Crackdown on selection by specialists
SPECIALIST schools face having their admissions policies overturned if they flout the law on selecting pupils, the man in charge of school enrolment for England said today.
A controversial rule, allowing specialist secondaries to select up to 10 per cent of their intake, is to be tightened following a landmark judgment by Philip Hunter, the chief schools adjudicator.
The schools are allowed to select pupils by "aptitude", or potential, in a particular subject but many are accused of instead selecting by ability, or how good a pupil is already.
Mr Hunter told The TES: "Specialist schools should not get into selection unless they are prepared to use proper aptitude tests."
Around 60 of the 1,209 specialist schools select some pupils, according to Government figures. They could now face challenges from neighbouring schools unless they introduce strict aptitude tests.
His comments come after 10 schools in Hertfordshire were ordered to change their admissions policies. Complaints that they were selecting by ability rather than aptitude were upheld by Mr Hunter.
The move comes after years of argument about selection in specialist schools, which will account for 45 per cent of secondary pupils in England by September, when the number rises to 1,454. Opponents, including many Labour MPs, argue aptitude and ability are the same thing and that schools can use the 10 per cent rule, set out in the 1998 Education Act, to introduce academic selection by the back-door.
The Hertfordshire schools have been taking advantage of another clause in the 1998 Act. This allows schools that control their own admissions to select up to 10 per cent of pupils by aptitude in subjects where they have expertise, even if they do not technically specialise in this subject. This has allowed them to select in more than one subject: for example several have been selecting in music, art and sport at the same time.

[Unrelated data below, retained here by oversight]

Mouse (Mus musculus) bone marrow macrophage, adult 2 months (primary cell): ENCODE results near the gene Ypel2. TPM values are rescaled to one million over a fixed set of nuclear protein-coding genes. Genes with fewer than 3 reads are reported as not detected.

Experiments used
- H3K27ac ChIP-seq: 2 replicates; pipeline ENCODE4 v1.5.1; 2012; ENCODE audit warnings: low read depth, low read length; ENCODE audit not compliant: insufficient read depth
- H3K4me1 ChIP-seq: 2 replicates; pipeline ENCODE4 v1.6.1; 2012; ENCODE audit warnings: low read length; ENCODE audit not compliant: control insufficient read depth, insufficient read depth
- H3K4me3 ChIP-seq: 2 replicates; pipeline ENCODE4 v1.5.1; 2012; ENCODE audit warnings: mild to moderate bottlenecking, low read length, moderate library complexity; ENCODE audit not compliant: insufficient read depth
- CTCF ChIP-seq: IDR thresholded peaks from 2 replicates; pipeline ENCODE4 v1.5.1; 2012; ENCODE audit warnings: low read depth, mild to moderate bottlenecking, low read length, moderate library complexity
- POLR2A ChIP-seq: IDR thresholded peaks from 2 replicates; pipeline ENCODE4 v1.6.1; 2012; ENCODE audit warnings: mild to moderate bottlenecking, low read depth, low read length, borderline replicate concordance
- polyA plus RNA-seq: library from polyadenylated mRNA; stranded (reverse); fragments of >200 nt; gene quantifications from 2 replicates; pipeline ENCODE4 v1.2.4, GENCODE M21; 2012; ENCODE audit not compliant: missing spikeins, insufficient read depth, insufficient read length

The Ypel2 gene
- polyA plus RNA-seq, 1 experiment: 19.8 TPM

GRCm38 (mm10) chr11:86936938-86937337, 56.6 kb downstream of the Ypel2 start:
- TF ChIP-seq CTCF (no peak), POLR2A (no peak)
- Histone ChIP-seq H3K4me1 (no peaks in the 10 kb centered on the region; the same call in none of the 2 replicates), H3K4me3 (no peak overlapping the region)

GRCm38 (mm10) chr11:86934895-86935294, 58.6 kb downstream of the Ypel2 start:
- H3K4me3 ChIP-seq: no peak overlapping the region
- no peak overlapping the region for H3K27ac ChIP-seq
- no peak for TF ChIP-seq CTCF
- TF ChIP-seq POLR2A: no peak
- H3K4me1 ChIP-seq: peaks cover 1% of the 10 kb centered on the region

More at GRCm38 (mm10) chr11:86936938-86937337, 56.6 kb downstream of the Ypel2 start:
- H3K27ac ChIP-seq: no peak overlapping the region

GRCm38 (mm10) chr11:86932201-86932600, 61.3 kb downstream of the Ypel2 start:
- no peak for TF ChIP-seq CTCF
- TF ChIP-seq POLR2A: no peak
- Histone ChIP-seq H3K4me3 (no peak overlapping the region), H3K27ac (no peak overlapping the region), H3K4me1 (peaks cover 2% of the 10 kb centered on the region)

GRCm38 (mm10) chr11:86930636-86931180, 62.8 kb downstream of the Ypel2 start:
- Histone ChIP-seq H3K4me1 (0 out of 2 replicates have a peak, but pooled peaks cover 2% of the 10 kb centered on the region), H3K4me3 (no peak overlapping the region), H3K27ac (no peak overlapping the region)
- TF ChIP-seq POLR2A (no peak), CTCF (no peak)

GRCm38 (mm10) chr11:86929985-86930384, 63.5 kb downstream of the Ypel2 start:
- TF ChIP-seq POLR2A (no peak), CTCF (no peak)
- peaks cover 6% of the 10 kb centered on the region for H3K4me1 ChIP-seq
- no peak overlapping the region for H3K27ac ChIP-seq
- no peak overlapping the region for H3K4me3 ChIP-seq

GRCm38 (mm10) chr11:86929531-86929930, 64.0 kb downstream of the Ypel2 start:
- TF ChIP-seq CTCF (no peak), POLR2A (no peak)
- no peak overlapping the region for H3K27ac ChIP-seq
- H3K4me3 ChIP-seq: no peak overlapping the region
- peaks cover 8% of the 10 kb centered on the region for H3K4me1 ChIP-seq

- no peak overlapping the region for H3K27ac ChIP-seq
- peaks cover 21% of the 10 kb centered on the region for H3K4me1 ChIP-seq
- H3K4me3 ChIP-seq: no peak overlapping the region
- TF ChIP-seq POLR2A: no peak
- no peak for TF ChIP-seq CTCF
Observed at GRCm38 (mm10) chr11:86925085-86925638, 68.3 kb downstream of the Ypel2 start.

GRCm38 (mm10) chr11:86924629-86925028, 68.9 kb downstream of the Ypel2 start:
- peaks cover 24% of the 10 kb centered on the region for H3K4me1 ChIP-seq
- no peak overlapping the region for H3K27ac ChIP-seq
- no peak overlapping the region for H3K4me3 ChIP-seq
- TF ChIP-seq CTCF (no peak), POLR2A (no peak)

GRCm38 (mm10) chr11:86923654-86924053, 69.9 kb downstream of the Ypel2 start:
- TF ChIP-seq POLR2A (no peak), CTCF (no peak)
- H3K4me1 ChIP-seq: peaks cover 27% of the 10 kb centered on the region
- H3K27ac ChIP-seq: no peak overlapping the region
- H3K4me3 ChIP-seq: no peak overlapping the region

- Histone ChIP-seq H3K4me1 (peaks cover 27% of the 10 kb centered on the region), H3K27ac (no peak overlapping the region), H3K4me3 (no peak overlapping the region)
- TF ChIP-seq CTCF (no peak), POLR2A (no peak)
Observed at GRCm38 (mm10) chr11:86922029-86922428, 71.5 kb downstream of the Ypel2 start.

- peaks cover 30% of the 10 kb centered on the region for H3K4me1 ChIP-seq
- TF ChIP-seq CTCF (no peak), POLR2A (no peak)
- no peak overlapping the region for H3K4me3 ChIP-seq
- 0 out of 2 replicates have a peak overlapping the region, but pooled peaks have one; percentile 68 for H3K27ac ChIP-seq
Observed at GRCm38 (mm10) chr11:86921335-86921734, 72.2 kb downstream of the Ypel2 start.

Mr Hunter, who based his decision on evidence from two academic experts and one from the Qualifications and Curriculum Authority, decided the 10 schools had been selecting by ability in these areas. Schools should, where possible, use formal aptitude tests, he said. Where these are unavailable, schools should employ independent, qualified coaches to assess children against published criteria.
Four other Hertfordshire schools had complaints against their selection methods dismissed.
Mr Hunter, who explains his reasoning in an article this week's TES, said that the schools should not be blamed for falling foul of the law.The law tried to make a sharp distinction between "aptitude" and "ability" but, in layman's English, they often amounted to the same thing. "One of the difficulties is the law uses these two words as if they were separate things and actually they are not," he said.
In a second set of decisions, Mr Hunter ordered five of the Hertfordshire schools to cut the number of pupils they select by ability. The law allows schools that have selected by ability since before 1997 to continue to do so.
Ministers have repeatedly stressed that only 6 per cent of specialist schools now use selection.
But this month, Labour MPs and anti-selection campaigners will call for a pledge to end selection in the party's next manifesto. David Chaytor, Labour MP for Bury North, has pledged to introduce a Bill in the autumn banning selection in specialist schools. Former education minister Stephen Byers was among his supporters when a similar Bill was debated in March.